The purpose: In Expressive Art for Self Discovery we will be concentrating partly on this wonderful fluid process and partly on using this transformative and magical activity as a way to explore one self. When we draw, paint or create anything it is as if we step out of our current time frame, we slow down and become absorbed with what we are doing to the exclusion of ordinary concerns and activities.
This directive is addressed toward self acceptance, self understanding, to make inner dialogue and describe the emotions of color, as directive leads to self-discovery and touching of one own feelings and emotions. To learn and accept one self emotion and find out what is the dark side, where the fears come from and to find out which will be the best action plan to make further exploration of one self.
"The creative process, so far as we are able to follow it at all, consists in the unconscious activation of an archetypal image and elaborating and shaping the image into the finished work. By giving it shape, the artist translates it into the language of the present and so makes it possible for us to find our way back to the deepest springs of life." Carl Jung
Freud and Jung began a whole new era for mankind by mapping the threefold constitution of man: the Spiritual, the psychic, and the material as they further developed the field of psychology and the understanding of the psyche. They brought to the forefront the contents of the psyche as represented in ancient mythology and symbolism and taught us that the psyche can be understood through reason.
While Freud laid the scientific groundwork, Jung leaped forward in his exploration of how the unconscious reveals itself though symbols. In this respect, artists once again were needed to join the quest for knowledge. Jung himself painted and sculpted his dreams and visions so that he could better understand them.
Although the idea of self-discovery through art is an old one, the concept of expressive arts therapy is relatively new. For years, artists of all kinds have been growing, learning and expressing themselves through their respective medias, but only until the last century and a half, have therapists turned to the arts as a potential tool for healing.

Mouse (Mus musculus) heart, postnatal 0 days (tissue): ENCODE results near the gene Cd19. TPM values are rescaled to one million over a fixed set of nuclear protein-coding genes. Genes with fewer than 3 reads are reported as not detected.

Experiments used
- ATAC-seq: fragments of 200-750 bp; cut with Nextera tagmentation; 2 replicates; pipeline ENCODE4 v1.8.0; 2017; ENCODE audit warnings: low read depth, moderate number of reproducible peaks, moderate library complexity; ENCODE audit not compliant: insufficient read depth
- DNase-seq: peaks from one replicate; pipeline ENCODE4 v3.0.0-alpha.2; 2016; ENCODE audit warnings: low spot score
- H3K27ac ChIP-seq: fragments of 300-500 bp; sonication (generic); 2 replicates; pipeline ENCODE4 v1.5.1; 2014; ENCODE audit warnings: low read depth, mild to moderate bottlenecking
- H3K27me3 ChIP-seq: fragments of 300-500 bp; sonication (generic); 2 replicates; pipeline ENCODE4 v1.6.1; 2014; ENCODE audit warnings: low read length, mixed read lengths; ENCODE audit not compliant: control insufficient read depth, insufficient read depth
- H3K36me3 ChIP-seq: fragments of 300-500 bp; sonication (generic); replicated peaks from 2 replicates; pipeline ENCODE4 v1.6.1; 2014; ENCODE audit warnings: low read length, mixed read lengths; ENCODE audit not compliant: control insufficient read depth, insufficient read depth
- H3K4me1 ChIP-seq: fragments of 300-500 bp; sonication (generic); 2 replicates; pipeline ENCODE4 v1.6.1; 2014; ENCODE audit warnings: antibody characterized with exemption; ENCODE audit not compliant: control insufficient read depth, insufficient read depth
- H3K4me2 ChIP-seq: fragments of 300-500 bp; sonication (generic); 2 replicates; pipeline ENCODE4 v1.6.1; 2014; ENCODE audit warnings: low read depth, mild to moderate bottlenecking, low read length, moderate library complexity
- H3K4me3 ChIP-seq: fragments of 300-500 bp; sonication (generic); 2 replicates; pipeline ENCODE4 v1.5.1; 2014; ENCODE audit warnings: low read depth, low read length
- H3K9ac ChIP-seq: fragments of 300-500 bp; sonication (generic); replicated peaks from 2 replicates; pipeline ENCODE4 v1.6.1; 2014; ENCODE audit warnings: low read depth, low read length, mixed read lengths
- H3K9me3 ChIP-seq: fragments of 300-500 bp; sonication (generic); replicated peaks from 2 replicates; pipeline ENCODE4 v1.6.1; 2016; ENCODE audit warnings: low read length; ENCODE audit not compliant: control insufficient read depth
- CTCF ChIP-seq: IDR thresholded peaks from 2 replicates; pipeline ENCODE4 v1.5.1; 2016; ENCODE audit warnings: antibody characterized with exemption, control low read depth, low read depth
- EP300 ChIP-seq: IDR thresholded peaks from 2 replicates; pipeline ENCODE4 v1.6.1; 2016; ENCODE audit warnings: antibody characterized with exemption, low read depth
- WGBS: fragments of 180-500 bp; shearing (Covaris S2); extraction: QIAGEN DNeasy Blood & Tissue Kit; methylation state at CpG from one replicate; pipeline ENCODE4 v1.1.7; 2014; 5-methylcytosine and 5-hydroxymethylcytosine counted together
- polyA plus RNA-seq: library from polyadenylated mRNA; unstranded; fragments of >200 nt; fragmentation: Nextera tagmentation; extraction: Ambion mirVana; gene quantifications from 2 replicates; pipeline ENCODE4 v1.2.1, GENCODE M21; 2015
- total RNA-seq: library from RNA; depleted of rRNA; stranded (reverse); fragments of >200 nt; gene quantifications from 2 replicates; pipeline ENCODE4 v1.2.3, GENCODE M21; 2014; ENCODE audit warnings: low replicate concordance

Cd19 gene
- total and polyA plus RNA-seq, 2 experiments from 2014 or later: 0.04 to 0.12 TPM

Expressive art therapy is not just for people who are mentally ill, but rather for children, adolescence and adults who are struggling with personal issues or just in search of personal growth and self-discovery.
There are two basic ways in which an art therapist can approach the idea of expressive arts therapy. The first is to be process intensive. In this approach the art therapist, uses expressive arts as a means to help his/her patients to discover something about him or herself. Expressive arts are used as a catharsis, an emotional journey to which self-actualization and discovery are the end result.
The second approach is not to be so concerned with the process of making the art, but with what the person is consciously or unconsciously expressing through their art. In this way, the art therapist uses expressive arts as a window into the subconscious of the patient, and from there can attempt to figure out the underlying problems that the patient may be suffering from. It can be risky to look into art too closely, but in many cases, where client may not have the words to express how they are feeling; it is very beneficial to use art as a mode of expression.